3 March 2014

Researching the genetic diversity of reef fish on the Great Barrier Reef has won a German researcher an Endeavour Research Fellowship to visit QBI at UQ.

Dr Sara Stieb

Researching the genetic diversity of reef fish on the Great Barrier Reef has won a German researcher an Endeavour Research Fellowship to visit QBI at UQ.

Dr Sara Stieb will spend six months at QBI from October 2014, studying the molecular basis of visual diversity in areas such as visual pigments of fish and photic properties of habitats.

“The Great Barrier Reef has unique biodiversity-rich ecosystems, with coral reefs being the most colourful in the world,” Dr Stieb said.

“Comparing the visual system between cichlids and reef fish will contribute to answering a fundamental question in biology: identifying the mechanisms underlying the origin of species and external factors and environmental conditions that promote diversification.”

The project is part of a bigger study Dr Stieb has performed at the University of Basel, Switzerland, since 2012 in collaboration with QBI.

Dr Stieb will visit Lake Tanganyika in Africa to study freshwater cichlids, and will use her Australian stay to compare their visual systems with reef fish, hoping to reveal convergent patterns in colouration and visual sensitivities.

“Both freshwater cichlid and marine reef fish species represent spectacular products of diversification,” she said.

“Their amazing colour diversities and well-adapted visual systems make them ideal candidates for a comparative study of mechanisms involved in speciation based on the visual system.

“I also plan to widen my research approach and take into account visual plasticity effects in reef fish visual brain centres.”

During her stay she will be working with Professor Justin Marshall, head of the Sensory Neurobiology Group at QBI, who says this is an exciting new avenue of research.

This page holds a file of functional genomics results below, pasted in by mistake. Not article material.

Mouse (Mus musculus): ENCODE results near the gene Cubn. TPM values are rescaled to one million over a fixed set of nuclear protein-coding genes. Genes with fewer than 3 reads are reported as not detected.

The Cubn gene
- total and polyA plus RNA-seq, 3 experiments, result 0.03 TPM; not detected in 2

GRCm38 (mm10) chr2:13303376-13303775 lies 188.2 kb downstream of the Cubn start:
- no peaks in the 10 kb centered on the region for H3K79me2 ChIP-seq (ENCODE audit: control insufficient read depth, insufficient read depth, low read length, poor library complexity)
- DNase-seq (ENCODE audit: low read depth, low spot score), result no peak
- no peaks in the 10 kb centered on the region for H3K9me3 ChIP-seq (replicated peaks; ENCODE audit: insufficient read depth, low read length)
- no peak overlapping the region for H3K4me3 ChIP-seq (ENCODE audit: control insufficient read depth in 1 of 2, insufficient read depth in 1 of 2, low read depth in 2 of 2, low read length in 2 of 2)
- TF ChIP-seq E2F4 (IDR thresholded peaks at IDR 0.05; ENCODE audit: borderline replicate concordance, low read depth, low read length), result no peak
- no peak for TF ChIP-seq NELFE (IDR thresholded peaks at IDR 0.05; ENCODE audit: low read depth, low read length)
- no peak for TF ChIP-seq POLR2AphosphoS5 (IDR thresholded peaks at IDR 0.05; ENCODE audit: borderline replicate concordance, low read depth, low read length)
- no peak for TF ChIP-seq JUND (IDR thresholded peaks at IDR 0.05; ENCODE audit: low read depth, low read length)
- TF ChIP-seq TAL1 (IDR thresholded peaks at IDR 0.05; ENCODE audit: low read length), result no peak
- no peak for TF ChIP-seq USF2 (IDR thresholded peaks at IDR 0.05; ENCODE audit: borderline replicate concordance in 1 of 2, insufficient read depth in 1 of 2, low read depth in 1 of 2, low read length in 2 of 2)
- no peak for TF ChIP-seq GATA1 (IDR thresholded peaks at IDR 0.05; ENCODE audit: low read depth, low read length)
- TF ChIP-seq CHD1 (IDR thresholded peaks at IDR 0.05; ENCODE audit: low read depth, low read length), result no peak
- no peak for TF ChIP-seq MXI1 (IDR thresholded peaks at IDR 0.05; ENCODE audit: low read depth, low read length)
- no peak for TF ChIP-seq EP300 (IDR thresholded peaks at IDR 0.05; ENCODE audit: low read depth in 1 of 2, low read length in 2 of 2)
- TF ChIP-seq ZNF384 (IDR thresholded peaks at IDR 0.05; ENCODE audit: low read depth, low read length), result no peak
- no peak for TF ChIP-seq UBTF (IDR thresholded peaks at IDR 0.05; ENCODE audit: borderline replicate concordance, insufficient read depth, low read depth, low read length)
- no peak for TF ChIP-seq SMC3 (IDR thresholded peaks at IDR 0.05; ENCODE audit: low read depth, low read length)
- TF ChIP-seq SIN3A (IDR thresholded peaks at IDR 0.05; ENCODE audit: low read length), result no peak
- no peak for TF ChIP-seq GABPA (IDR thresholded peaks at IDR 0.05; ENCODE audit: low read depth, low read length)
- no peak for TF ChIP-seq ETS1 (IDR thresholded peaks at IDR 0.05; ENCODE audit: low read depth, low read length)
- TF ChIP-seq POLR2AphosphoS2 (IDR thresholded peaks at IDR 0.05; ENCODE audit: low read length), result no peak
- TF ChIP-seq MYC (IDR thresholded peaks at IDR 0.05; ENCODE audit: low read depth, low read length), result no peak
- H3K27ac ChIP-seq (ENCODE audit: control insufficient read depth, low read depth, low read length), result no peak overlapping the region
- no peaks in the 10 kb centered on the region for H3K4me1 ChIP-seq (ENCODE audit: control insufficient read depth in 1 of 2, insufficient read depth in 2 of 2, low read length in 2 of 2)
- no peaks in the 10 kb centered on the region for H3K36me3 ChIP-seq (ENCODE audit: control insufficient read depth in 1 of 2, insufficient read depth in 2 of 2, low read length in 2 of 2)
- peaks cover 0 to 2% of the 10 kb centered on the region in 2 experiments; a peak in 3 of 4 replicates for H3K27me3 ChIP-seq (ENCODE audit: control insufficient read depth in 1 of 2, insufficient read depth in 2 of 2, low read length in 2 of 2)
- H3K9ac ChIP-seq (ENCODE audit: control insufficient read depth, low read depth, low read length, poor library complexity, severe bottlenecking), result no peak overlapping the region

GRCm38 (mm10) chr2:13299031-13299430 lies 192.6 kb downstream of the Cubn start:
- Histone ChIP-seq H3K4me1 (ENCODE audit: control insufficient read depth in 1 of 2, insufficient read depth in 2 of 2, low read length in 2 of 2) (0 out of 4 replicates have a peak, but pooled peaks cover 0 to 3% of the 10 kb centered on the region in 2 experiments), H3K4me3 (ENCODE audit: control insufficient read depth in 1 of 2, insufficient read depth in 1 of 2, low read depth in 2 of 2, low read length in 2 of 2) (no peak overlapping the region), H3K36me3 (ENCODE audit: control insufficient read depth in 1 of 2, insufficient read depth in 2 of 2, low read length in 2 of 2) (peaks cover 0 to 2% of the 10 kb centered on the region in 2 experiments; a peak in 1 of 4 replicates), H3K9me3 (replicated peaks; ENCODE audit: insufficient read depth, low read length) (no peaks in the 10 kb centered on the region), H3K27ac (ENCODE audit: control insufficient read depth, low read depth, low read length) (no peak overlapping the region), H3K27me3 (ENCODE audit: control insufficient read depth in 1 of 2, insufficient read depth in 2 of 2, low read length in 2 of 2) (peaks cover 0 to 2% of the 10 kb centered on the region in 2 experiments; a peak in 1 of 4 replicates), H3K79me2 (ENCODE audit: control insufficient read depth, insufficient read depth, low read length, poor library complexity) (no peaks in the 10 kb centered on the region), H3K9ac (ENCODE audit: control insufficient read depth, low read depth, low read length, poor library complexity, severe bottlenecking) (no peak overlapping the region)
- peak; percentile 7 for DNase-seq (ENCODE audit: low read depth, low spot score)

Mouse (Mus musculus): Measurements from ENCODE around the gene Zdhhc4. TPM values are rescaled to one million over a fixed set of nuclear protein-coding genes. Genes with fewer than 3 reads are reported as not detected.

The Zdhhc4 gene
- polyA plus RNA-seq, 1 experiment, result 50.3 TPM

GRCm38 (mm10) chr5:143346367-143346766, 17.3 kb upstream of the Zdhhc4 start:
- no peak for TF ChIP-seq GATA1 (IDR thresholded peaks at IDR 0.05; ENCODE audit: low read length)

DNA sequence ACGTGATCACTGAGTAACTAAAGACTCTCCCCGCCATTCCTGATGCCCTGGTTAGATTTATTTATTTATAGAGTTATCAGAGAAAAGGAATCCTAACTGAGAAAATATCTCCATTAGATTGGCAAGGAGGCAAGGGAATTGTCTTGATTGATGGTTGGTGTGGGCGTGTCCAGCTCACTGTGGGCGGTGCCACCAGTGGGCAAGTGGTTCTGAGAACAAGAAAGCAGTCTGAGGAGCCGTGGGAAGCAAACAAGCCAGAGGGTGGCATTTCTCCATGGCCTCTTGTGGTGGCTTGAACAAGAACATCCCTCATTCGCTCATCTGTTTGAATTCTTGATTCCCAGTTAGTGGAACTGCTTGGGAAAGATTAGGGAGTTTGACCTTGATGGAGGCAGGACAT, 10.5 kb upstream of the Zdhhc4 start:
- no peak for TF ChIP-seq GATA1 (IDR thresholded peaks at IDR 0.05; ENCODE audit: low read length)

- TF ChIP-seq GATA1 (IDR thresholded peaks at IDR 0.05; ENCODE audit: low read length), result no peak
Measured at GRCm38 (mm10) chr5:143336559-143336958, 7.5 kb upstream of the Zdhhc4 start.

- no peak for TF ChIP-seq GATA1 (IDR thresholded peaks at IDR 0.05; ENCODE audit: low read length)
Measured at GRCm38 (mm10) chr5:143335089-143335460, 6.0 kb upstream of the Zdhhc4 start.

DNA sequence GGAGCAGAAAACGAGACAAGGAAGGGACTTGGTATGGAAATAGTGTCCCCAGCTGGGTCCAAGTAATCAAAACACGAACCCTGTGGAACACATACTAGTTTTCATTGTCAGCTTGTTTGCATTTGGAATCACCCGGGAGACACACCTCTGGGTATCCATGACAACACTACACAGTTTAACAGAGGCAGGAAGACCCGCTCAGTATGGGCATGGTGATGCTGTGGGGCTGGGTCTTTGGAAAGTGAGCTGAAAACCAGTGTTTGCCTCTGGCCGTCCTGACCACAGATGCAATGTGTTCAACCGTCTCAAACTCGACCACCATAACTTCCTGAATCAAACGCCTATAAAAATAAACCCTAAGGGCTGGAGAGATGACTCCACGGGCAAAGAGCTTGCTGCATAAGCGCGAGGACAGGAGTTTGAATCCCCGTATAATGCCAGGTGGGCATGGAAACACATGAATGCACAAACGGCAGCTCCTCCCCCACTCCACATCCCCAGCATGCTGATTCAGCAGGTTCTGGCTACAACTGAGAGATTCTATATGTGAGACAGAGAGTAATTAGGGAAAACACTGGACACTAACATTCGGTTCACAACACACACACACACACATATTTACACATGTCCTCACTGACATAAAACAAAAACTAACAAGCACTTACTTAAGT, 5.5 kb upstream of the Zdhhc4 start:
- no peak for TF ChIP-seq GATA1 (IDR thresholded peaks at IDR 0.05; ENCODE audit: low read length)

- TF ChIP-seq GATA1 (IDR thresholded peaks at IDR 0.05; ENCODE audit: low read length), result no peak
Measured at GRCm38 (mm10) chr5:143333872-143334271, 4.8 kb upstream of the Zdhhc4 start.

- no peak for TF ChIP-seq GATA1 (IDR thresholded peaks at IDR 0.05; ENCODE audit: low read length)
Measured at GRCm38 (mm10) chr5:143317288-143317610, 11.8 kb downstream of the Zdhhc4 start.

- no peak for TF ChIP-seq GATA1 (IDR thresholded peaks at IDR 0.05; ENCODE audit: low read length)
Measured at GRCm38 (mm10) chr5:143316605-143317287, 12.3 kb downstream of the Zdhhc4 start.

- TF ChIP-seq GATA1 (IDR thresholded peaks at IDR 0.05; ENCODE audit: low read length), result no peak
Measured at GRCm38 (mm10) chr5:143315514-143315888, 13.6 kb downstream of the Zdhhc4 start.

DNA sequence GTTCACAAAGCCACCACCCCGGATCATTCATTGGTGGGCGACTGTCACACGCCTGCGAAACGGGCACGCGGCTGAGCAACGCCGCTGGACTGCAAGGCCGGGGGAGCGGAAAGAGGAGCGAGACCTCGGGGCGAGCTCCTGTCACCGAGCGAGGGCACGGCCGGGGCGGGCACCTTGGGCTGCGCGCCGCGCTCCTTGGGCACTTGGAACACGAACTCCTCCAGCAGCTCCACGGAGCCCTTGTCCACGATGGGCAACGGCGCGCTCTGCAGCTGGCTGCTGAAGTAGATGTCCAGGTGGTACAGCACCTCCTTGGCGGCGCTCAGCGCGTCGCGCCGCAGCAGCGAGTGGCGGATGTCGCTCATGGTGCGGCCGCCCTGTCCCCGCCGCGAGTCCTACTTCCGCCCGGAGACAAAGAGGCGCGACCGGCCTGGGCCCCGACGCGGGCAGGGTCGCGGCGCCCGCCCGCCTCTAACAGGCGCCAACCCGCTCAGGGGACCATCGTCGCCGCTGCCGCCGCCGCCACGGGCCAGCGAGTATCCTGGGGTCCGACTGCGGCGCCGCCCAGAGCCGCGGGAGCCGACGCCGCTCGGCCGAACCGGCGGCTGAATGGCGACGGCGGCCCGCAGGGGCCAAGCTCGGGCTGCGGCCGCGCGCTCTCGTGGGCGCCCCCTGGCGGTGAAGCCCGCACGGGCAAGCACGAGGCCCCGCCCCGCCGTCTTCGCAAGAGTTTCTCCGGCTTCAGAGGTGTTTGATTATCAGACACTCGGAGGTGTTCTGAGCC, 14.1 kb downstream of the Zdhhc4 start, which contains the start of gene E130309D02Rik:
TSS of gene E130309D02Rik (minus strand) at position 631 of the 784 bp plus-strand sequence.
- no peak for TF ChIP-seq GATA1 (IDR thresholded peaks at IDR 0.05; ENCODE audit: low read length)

“The old idea was that animals are born with genes that only do the job they have evolved for,” Professor Marshall said.

“It now looks that the whole genetic component to a number of systems including smell and vision are a lot more adaptable, and adaptable over a very short time span – less than what we would call evolutionary,” he said.

“Genes get turned on and off rather more quickly than we thought, so that is the area we are moving into, and using reef fish as a model system to study that.”

Dr Stieb is excited by the opportunity her stay at QBI offers her to conduct interdisciplinary research.

“QBI offers me a unique possibility to have access to a variety of facilities enabling me to combine molecular, physiological and neuroanatomical techniques,” she said.

Dr Stieb is currently in Australia at Lizard Island Research Station conducting a field trip ahead of her fellowship stay.

Also at QBI as part of the Endeavour Research Fellowships is Odette Leiter, working alongside Dr Daniel Blackmore in Professor Perry Bartlett’s laboratory.

During her six-month stay Miss Leiter will study the role of exercise in neurogenesis and cognitive ability in both young and aged animals.

“Using place avoidance testing we will measure cognitive function in young and aged animals following an acute period of exercise,” she said.

“Following this we will use immunohistochemistry to measure new-born adult immature neurons and activated mature neurons.

“We are hoping to find an increased ability to learn in young and aged mice after acute periods of exercise.”

This research forms an important part of QBI’s work to understand the complex underlying mechanisms of adult neurogenesis – a major step towards unravelling this largely unknown area of research.

The 2014 Endeavour Research Fellowships form part of the Australian Government’s Australia Awards, and are administered by the Department of Education.

Media: Mikaeli Costello, Director Advancement and Communications, Queensland Brain Institute, +61 401 580 685 or mikaeli.costello@uq.edu.au; Professor Justin Marshall, Queensland Brain Institute, +61 7 3345 1397, +61 423 024 162, or justin.marshall@uq.edu.au